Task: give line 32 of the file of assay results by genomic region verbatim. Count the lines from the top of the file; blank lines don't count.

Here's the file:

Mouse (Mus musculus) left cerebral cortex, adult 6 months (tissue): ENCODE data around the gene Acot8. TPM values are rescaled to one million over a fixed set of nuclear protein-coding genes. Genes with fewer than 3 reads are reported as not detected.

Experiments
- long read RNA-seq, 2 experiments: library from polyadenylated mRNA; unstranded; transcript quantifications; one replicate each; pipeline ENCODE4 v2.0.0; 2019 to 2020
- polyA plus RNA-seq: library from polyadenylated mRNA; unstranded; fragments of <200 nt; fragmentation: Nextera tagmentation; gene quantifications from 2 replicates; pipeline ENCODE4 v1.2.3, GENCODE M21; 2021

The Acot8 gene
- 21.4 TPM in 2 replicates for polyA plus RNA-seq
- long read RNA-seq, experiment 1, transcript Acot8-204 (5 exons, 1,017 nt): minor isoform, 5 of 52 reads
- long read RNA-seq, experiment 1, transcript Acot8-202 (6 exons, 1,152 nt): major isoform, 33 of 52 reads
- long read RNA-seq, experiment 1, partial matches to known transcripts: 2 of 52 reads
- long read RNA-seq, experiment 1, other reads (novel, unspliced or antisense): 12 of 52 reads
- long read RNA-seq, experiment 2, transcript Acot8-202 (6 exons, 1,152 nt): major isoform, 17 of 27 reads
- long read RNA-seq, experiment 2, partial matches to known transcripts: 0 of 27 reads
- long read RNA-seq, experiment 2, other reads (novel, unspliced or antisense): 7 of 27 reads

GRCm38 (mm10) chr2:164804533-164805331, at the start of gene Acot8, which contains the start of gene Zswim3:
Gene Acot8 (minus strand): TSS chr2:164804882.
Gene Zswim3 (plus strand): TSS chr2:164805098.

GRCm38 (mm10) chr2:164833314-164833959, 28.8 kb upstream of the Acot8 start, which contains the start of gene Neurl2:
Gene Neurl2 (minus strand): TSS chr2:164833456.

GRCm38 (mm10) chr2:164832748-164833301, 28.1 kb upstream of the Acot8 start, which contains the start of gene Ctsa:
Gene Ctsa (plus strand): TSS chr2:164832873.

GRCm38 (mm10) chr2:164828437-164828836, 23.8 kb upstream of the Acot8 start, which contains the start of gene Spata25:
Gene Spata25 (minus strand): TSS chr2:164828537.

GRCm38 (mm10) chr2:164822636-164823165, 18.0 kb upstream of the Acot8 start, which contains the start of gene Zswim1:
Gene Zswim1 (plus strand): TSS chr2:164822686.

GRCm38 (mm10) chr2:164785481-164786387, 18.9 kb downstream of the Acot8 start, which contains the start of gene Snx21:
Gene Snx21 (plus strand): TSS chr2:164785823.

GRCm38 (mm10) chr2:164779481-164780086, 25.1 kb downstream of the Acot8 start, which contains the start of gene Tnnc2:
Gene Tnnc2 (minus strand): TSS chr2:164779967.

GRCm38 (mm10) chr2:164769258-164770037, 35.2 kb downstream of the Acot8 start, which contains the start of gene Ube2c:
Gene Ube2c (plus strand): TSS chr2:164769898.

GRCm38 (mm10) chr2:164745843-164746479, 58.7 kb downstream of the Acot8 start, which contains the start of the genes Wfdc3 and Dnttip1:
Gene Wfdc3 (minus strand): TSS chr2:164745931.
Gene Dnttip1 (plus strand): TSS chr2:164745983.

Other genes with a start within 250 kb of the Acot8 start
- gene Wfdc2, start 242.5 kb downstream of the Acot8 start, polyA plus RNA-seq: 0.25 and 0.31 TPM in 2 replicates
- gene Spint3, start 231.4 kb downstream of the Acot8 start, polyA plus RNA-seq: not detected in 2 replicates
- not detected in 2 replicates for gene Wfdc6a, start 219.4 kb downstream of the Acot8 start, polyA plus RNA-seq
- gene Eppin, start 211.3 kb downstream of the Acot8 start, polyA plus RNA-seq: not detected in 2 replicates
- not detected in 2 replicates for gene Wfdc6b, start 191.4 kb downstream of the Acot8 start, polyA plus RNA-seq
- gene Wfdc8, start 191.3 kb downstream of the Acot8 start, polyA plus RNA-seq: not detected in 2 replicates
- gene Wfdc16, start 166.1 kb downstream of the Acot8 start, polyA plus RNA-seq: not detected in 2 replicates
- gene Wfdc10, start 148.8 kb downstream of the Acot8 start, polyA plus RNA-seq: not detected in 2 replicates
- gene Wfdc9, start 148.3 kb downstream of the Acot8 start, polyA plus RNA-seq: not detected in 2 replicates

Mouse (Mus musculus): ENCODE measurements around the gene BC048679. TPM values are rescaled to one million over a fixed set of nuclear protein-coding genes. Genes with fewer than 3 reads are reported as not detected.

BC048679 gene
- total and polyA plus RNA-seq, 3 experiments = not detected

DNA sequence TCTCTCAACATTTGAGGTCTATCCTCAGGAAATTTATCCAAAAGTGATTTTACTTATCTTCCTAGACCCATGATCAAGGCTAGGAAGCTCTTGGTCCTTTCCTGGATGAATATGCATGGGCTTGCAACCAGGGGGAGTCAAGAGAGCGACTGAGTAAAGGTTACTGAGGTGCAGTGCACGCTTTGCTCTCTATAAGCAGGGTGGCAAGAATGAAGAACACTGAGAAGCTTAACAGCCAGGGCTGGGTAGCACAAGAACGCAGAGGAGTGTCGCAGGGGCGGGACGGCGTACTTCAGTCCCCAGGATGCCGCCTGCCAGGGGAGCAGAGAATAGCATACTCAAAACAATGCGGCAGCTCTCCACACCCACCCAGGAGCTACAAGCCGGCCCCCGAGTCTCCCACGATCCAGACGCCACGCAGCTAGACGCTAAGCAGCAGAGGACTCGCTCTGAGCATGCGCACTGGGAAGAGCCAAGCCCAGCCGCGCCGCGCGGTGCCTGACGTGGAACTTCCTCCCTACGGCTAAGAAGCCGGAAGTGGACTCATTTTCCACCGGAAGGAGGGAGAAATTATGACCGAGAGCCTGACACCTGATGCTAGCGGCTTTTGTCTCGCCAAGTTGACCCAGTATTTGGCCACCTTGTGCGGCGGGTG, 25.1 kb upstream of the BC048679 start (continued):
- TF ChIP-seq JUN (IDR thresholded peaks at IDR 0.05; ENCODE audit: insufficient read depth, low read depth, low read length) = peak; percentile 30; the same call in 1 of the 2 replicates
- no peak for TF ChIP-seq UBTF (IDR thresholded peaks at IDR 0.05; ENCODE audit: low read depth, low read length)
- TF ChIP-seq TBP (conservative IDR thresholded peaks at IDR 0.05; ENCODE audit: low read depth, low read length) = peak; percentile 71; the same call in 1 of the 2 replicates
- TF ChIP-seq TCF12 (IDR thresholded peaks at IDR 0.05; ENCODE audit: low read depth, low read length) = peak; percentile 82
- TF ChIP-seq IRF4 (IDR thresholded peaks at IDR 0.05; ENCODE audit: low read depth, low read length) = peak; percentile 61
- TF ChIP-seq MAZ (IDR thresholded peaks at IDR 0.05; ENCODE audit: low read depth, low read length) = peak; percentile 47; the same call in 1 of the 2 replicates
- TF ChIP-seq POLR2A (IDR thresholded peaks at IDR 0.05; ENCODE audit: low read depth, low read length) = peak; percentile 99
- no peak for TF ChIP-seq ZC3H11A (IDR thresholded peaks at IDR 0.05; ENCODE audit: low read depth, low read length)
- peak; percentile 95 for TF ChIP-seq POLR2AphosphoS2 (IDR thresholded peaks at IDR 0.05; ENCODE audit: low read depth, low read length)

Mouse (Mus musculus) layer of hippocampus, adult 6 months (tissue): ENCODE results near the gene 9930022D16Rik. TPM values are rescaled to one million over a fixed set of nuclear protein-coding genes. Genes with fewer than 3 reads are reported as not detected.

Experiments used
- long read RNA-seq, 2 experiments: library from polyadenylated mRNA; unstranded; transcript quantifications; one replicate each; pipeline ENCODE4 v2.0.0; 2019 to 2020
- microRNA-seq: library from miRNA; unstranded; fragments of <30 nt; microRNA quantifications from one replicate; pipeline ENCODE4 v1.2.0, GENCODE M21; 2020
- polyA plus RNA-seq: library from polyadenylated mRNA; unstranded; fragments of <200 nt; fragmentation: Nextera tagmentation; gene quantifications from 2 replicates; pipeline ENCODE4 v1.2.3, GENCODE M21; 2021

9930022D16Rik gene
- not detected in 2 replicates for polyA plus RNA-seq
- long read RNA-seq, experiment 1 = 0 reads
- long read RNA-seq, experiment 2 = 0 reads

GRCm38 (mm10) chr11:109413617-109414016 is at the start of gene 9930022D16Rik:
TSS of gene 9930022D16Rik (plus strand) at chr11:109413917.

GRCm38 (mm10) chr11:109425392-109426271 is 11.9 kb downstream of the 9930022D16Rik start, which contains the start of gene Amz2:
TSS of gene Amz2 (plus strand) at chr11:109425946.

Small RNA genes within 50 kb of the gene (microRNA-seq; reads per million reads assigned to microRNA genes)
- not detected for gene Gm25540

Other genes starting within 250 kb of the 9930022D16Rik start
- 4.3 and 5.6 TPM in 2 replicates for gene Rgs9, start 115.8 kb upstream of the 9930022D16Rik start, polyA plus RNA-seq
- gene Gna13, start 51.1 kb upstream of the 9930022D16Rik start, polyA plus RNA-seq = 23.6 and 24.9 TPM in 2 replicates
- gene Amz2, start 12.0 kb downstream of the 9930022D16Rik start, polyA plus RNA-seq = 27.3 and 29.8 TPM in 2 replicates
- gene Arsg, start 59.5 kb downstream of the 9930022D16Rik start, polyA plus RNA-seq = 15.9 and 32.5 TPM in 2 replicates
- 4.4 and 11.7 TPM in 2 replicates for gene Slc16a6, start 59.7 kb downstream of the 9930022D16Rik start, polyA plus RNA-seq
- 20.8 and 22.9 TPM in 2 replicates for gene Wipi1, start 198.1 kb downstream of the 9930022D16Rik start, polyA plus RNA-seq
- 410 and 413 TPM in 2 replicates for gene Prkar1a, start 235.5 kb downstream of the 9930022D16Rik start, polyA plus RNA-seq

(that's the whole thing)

Gene Wfdc3 (minus strand): TSS chr2:164745931.